“What Kills A Skunk Is The Publicity It Gives Itself ” – Abraham Lincoln

Toronto’s S&P/TSX Dragged Down By The Gold Sector

Toronto’s main stock index fell Friday, dragged down by weakness in the gold sector. The S&P/TSX composite index dropped 58.72 points to 14,584.99, as gold stocks shed nearly 3%. The December gold contract fell $2.10 to US$1,255.50 an ounce.  The Canadian dollar was at 76.07 cents US, up 0.34 of a U.S. cent.  U.S. stocks ended little changed on Friday, losing ground late after Federal Reserve Chair Janet Yellen’s comments on the economy.  Financial shares finished up, giving the S&P 500 its biggest boost after stronger-than-expected bank results, but gave up most of their early gains. Healthcare shares led declines. Yellen, in a speech at a conference of policymakers and academics, laid out the deepening concern at the Fed that U.S. economic potential is slipping – and may need aggressive steps to rebuild it. In New York, the Dow Jones industrial average was up 39.44 points at 18,138.38, the S&P 500 gained 0.43 points at 2,132.98, and the Nasdaq composite rose 0.83 points at 5,214.16.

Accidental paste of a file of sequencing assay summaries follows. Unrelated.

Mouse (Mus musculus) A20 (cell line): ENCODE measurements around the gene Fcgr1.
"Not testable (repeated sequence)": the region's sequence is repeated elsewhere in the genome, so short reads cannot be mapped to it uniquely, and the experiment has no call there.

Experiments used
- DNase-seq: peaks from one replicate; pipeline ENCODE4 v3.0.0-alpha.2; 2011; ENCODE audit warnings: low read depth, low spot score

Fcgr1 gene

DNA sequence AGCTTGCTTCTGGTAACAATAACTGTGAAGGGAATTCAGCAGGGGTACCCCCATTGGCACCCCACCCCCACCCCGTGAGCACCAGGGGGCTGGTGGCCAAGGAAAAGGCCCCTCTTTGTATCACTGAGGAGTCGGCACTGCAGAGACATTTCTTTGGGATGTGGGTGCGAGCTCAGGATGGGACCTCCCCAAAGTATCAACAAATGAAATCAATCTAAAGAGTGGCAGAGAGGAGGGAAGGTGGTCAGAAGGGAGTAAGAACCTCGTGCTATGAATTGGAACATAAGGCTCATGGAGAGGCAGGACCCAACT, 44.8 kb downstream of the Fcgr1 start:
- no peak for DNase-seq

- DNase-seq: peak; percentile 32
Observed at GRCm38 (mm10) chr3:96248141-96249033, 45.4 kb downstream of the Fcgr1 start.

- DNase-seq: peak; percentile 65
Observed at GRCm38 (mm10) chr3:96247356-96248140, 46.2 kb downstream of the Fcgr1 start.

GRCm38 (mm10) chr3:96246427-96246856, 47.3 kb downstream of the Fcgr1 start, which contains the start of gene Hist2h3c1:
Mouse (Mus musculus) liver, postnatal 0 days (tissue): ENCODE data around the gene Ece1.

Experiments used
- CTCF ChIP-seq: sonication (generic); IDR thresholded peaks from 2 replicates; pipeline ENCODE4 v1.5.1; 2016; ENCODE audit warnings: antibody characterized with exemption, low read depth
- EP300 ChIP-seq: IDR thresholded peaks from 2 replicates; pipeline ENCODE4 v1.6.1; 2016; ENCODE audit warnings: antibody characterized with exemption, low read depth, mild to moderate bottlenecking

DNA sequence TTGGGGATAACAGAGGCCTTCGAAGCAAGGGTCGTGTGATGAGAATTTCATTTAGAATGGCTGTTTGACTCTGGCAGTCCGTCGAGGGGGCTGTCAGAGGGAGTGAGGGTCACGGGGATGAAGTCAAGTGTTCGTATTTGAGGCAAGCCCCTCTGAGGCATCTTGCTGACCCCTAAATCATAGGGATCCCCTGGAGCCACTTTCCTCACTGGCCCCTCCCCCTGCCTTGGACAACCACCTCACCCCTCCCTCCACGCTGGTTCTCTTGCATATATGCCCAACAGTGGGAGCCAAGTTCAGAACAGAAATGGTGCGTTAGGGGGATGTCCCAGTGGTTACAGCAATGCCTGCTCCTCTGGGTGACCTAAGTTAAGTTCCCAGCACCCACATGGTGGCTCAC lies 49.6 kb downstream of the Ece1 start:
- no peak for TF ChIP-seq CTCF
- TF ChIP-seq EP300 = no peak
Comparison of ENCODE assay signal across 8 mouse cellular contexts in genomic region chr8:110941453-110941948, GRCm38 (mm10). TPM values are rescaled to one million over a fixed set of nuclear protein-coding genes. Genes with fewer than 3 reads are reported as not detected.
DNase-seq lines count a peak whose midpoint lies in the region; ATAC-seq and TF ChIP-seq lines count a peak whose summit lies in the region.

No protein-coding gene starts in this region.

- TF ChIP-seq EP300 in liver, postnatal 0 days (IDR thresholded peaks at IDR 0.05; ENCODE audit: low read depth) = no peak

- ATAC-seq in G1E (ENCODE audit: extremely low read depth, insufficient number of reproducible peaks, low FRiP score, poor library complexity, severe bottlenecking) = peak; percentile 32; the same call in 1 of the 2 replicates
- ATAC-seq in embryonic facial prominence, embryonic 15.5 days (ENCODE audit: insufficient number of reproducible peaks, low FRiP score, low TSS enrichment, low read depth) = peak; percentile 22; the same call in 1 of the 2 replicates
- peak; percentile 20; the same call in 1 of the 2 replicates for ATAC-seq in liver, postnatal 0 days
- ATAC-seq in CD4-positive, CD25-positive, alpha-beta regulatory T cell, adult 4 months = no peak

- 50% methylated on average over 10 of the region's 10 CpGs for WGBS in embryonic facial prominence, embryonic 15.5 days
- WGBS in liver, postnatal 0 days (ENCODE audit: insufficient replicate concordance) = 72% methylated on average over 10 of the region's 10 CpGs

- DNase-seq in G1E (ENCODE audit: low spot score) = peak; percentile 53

For the week, the TSX was up slightly by 0.12 per cent, the Dow was down 0.6 per cent, the S&P 500 was down 1 per cent and the Nasdaq fell 1.5 per cent.


Housing Starts Pick Up In Most Regions

The pace of Canadian housing construction starts picked up nationally in September despite a decline in Ontario. The Canada Mortgage and Housing Corp. says the seasonally adjusted annual rate of starts was 220,617 in September, up from 184,201 units in August. CMHC says construction of urban multiple-unit dwellings such as townhouses, condominiums and apartments were the main reason for the increase in most regions, such as in Quebec. Quebec saw the largest gain in housing starts last month, due to the development of new rental apartments for seniors.

There were also increases in British Columbia, the Prairies and Atlantic Canada. However, Toronto was an exception: its seasonally adjusted rate dropped to 30,232 units from 40,406 units in August, mainly as a result of fewer apartment starts. Plus, several smaller cities across the province also recorded declines from one month to the next. As a result, Ontario’s overall activity fell to 67,426 housing starts in September, from 70,262 units in August.

Sources: Bloomberg; Investment Executive;  advisor.ca, CMHC